People at lower socioeconomic levels have higher death rates within 5-10 years after heart surgery

April 6, 2010

People at lower socioeconomic levels die more often within five to 10 years after heart surgery than those at higher socioeconomic levels, regardless of race and gender, according to research reported in Circulation: Cardiovascular Quality and Outcomes, an American Heart Association journal.

In the study, researchers tracked the survival of 23,330 people (15,156 white men, 6,932 white women, 678 black men and 564 black women) who underwent heart bypass or between 1995 and 2005.

Researchers found that each drop in had a corresponding "dose-dependent" decrease in the long-term survival rate. Specifically, after adjusting for existing risk factors such as and diabetes, patients in the lowest socioeconomic position had a 19 percent to 26 percent higher chance of dying within five years of surgery compared to their counterparts in the highest socioeconomic position.

"We were surprised that consistently and pervasively, through every way of looking at the data, it turns out this isn't about skin color or gender. It's about being poor," said Colleen G. Koch, study author, cardiac anesthesiologist and vice chair for research and education in the Department of Cardiothoracic Anesthesia at the Cleveland Clinic in Cleveland, Ohio.

Patients in lower socioeconomic positions had more atherosclerosis, serious cardiovascular disease, prior heart attacks, left ventricular dysfunction and . They also had more hypertension, prior stroke, peripheral artery disease and treated diabetes, were more often smokers and had more .

The study showed significantly higher numbers of blacks and women in lower socioeconomic positions than whites and men.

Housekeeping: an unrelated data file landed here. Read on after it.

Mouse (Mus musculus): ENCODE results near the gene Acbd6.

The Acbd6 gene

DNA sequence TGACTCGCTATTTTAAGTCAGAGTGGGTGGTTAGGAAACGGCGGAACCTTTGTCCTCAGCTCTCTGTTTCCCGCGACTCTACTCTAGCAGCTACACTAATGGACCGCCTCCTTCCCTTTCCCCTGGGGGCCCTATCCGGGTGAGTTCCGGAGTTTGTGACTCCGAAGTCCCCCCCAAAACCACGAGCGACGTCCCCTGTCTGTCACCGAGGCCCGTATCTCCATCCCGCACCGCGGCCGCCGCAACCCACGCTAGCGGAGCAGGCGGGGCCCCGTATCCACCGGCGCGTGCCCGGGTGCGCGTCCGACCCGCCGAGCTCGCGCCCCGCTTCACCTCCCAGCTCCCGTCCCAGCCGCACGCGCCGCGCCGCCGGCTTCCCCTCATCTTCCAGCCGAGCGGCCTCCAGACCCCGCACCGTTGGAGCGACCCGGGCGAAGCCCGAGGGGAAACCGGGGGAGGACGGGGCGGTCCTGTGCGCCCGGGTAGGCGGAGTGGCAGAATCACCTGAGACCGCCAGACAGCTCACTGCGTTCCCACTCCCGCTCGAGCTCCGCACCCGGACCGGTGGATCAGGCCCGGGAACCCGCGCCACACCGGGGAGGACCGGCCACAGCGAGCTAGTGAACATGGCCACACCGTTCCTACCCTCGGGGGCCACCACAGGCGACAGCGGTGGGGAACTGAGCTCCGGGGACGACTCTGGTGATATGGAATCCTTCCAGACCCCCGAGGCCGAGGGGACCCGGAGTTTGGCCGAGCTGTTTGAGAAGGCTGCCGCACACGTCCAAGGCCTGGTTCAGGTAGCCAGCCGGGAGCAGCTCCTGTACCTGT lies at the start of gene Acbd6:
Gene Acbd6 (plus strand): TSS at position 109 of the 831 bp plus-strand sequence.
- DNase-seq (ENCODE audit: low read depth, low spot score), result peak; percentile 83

Researchers used six categories of U.S. Census data linked to patients' neighborhoods (including median household income, educational level and median home value) to determine socioeconomic position. They evaluated patients' socioeconomic factors and risk-adjusted health outcomes starting six months after heart surgery. Median follow-up was 5.8 years.

The study followed and valve surgery patients because of the well-known risk factors and results of these fairly common types of heart operations.

Death rates among patients with a lower socioeconomic position were not significantly higher while patients were in the hospital immediately following surgery, Koch said. "There's something in particular about the follow-up period in the 10 years afterward that's making them more likely to die."

Lack of referrals to cardiac rehabilitation programs after surgery, educational barriers and financial obstacles could all contribute to poor health outcomes in follow-up years, she said.

Survival might be improved in patients in lower socioeconomic positions by improving access to primary prevention, identifying risk factors sooner, delivering secondary prevention and increasing access to long-term interventions, Koch said.

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